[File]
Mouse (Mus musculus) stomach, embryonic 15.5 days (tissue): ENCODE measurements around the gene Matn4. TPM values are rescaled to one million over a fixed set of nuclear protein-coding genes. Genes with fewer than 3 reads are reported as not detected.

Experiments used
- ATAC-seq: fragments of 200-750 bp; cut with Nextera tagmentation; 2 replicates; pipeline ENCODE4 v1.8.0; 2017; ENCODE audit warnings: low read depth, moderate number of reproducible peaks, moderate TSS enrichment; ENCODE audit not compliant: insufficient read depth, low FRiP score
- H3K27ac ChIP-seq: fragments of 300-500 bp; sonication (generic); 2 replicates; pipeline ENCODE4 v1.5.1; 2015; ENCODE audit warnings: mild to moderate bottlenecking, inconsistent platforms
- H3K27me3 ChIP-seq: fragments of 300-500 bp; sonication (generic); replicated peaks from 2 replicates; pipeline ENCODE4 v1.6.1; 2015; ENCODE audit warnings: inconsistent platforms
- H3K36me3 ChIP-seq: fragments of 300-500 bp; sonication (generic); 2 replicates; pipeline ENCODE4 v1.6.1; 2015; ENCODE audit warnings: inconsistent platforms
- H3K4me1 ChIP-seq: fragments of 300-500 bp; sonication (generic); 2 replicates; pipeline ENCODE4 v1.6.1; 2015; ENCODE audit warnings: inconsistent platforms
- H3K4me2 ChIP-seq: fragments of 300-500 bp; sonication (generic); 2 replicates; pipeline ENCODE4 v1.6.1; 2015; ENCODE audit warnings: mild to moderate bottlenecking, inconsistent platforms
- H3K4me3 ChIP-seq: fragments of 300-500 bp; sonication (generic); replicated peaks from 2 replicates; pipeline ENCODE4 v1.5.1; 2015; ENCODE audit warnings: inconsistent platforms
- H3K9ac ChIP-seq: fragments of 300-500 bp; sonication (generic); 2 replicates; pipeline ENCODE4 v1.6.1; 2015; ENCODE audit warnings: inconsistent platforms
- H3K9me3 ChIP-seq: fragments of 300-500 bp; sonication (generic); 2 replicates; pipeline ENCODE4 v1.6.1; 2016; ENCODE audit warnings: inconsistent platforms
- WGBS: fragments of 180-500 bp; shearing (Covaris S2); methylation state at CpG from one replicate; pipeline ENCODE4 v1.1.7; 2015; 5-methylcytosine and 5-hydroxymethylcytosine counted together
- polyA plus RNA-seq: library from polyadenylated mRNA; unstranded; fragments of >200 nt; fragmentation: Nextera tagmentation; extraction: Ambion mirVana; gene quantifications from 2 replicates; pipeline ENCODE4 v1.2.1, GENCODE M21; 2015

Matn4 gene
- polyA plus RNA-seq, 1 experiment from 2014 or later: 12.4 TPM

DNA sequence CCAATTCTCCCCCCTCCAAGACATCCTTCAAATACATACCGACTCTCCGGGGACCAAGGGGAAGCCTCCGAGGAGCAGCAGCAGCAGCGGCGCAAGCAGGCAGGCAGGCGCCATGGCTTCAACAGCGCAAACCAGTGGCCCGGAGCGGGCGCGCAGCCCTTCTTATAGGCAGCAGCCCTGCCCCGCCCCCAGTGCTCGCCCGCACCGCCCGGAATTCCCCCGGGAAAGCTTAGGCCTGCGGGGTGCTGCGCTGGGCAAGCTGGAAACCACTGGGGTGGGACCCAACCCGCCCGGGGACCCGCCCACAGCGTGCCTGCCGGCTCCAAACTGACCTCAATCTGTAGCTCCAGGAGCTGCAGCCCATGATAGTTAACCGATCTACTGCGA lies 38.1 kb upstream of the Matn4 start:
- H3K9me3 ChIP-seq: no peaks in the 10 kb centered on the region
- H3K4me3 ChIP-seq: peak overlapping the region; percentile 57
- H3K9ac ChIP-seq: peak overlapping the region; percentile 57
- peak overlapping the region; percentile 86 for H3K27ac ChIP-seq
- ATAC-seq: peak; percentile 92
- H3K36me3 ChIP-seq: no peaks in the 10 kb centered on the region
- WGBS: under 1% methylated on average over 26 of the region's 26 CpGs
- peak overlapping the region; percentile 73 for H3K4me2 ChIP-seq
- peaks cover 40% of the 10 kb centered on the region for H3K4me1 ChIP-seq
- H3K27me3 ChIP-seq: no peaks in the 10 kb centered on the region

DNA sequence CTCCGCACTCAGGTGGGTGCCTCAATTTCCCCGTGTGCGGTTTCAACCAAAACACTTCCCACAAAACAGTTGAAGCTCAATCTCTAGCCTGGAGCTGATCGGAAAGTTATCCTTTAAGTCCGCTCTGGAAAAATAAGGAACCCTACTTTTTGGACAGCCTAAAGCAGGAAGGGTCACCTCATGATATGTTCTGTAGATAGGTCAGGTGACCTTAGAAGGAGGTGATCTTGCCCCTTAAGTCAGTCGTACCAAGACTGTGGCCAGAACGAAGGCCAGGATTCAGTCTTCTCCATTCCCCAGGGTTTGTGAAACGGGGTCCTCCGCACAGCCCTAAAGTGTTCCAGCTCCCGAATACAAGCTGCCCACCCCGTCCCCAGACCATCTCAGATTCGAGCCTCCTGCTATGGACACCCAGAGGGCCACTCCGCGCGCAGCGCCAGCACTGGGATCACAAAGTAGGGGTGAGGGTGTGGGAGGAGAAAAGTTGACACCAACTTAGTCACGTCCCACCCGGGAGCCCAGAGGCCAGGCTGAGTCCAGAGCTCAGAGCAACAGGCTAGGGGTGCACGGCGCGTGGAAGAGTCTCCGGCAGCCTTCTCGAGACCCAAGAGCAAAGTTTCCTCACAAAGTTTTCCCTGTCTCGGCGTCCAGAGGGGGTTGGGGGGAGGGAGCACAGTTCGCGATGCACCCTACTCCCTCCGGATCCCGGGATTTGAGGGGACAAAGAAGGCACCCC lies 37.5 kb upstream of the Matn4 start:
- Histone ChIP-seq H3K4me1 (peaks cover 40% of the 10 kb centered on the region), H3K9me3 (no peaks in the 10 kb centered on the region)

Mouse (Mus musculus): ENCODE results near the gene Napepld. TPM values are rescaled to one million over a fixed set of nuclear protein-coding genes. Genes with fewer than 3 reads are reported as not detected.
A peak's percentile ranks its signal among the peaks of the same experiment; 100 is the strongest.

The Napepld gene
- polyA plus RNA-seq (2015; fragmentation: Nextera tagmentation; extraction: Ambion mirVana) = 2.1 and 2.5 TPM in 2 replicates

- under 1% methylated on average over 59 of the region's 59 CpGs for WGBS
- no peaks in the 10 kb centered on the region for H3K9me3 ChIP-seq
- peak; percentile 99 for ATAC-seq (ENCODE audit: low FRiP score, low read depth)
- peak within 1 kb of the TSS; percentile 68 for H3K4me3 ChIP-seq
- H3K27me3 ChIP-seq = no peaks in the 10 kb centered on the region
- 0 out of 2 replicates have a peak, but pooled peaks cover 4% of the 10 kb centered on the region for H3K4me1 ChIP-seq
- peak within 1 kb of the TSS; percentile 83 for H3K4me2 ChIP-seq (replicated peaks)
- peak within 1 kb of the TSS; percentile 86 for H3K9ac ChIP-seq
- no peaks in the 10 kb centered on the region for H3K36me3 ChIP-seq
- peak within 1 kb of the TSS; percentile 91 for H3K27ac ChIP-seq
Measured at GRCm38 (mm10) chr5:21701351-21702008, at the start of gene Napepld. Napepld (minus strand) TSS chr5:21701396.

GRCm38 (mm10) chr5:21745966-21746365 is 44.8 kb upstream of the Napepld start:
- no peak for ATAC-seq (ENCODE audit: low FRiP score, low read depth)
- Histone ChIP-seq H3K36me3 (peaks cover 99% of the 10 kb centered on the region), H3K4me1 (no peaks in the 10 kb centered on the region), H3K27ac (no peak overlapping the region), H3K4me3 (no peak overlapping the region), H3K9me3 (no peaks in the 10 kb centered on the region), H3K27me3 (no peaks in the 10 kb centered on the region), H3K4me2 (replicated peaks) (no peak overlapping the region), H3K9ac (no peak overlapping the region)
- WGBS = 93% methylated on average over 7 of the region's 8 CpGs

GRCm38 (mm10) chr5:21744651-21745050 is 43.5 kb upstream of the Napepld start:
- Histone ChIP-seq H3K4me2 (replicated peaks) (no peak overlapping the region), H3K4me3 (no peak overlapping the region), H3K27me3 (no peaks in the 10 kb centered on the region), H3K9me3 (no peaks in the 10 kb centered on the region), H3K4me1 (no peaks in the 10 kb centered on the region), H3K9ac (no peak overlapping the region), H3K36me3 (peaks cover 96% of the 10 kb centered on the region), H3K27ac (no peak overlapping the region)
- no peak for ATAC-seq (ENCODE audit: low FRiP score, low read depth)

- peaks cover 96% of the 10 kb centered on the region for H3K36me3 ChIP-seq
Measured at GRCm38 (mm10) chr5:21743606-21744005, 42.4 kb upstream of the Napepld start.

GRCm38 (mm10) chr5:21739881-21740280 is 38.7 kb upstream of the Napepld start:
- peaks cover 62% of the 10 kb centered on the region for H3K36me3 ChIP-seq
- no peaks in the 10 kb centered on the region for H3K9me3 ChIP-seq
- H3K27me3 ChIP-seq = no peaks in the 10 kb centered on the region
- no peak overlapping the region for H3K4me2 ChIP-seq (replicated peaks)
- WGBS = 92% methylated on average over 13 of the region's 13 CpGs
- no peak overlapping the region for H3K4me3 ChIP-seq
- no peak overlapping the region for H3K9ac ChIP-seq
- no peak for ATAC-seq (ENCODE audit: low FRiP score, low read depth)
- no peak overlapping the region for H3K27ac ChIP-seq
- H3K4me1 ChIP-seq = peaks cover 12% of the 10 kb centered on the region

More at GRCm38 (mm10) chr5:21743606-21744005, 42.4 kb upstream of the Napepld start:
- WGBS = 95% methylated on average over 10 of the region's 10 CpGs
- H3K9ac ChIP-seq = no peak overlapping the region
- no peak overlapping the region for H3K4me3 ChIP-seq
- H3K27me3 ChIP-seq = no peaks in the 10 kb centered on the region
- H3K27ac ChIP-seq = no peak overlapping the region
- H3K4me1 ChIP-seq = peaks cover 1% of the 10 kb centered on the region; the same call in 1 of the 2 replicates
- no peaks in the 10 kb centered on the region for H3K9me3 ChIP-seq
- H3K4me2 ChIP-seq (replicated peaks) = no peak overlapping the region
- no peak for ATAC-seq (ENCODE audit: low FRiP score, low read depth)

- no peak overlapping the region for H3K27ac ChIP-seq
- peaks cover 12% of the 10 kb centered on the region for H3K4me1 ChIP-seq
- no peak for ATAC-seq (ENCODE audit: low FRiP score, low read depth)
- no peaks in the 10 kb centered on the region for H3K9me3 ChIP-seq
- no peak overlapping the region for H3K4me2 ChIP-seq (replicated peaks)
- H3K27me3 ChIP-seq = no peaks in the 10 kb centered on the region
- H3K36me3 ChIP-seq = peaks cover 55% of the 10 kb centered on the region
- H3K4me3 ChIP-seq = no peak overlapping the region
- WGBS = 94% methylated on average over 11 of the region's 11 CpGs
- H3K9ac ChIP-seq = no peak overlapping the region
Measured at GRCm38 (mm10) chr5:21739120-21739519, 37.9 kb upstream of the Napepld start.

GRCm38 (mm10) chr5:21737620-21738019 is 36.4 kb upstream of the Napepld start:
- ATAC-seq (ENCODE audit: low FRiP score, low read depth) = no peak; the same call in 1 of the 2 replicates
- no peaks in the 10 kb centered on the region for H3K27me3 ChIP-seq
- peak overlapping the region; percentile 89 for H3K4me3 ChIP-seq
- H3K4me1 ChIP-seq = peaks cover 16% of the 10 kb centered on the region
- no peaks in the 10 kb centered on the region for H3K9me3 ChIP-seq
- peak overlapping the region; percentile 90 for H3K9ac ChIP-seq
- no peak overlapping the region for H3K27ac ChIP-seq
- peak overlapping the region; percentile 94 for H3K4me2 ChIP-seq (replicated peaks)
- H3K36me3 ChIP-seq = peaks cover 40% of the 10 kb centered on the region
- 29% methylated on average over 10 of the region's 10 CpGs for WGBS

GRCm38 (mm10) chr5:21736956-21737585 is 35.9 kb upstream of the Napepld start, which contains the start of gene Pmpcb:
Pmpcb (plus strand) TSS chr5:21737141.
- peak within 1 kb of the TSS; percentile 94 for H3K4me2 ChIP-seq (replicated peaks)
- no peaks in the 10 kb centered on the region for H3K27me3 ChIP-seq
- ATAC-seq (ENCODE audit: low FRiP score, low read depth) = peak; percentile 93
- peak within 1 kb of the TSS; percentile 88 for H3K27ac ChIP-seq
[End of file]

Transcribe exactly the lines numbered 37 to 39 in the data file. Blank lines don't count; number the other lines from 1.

- H3K27me3 ChIP-seq = no peaks in the 10 kb centered on the region
- 0 out of 2 replicates have a peak, but pooled peaks cover 4% of the 10 kb centered on the region for H3K4me1 ChIP-seq
- peak within 1 kb of the TSS; percentile 83 for H3K4me2 ChIP-seq (replicated peaks)